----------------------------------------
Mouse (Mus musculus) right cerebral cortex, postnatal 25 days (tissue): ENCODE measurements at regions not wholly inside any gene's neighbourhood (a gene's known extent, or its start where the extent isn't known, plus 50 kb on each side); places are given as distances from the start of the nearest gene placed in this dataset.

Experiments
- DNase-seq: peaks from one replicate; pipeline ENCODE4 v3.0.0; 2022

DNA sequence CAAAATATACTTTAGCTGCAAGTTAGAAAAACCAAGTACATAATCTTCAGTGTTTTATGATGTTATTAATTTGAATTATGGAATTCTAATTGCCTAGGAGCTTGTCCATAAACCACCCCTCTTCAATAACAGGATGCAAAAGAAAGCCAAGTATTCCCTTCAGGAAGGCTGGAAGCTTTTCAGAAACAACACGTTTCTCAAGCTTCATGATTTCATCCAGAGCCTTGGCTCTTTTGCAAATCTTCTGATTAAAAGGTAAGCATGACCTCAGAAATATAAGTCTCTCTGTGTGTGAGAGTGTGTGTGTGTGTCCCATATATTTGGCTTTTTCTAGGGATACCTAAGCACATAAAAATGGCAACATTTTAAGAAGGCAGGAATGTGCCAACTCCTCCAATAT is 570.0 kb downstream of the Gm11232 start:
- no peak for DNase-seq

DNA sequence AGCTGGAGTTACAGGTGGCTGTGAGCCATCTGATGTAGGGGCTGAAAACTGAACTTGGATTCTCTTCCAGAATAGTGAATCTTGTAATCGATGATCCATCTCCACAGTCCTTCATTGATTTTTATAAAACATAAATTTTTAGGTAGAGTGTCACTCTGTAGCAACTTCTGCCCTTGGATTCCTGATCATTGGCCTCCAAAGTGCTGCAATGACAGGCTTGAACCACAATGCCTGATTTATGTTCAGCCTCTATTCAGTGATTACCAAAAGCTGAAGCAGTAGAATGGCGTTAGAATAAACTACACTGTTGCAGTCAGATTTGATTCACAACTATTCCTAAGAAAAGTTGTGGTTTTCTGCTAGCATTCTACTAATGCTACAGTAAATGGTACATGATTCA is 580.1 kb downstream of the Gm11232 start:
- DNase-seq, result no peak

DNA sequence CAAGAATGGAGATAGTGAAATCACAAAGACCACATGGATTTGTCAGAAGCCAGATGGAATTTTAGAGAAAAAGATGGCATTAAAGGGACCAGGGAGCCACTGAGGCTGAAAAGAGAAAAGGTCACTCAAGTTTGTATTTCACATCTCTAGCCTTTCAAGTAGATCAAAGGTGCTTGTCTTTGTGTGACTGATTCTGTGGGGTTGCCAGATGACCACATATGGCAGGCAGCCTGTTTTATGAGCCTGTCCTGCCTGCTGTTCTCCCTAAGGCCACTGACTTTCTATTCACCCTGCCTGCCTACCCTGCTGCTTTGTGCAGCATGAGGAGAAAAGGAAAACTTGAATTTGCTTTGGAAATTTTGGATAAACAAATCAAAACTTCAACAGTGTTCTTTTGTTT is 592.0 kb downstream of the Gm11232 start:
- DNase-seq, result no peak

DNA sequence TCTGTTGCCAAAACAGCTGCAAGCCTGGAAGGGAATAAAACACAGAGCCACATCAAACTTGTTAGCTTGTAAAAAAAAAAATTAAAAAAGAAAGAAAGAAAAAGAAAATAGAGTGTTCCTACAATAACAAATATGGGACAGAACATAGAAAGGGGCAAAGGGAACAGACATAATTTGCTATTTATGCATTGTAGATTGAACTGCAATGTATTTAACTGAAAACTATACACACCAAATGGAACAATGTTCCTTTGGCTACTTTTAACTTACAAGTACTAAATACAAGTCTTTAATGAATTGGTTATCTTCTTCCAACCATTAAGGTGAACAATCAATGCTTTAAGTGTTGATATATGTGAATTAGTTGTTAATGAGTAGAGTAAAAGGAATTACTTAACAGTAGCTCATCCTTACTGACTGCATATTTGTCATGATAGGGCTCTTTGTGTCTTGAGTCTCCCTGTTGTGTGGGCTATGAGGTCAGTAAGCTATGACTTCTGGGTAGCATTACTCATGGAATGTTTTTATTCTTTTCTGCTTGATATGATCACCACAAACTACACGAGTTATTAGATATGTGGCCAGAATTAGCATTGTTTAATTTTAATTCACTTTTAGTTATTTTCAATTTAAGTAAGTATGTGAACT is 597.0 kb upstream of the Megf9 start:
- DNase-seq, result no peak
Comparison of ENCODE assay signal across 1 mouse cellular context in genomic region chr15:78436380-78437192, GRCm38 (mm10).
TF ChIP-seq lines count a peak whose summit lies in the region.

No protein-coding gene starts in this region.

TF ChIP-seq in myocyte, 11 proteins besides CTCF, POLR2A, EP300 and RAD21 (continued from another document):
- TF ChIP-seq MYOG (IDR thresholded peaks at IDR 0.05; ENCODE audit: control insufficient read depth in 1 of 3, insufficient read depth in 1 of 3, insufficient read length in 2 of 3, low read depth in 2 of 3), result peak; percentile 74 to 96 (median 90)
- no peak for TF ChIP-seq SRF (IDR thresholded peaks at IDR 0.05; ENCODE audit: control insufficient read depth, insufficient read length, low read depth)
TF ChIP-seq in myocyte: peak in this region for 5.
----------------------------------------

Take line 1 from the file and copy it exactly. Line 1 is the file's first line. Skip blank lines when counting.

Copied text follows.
Mouse (Mus musculus) right cerebral cortex, postnatal 25 days (tissue): ENCODE measurements at regions not wholly inside any gene's neighbourhood (a gene's known extent, or its start where the extent isn't known, plus 50 kb on each side); places are given as distances from the start of the nearest gene placed in this dataset.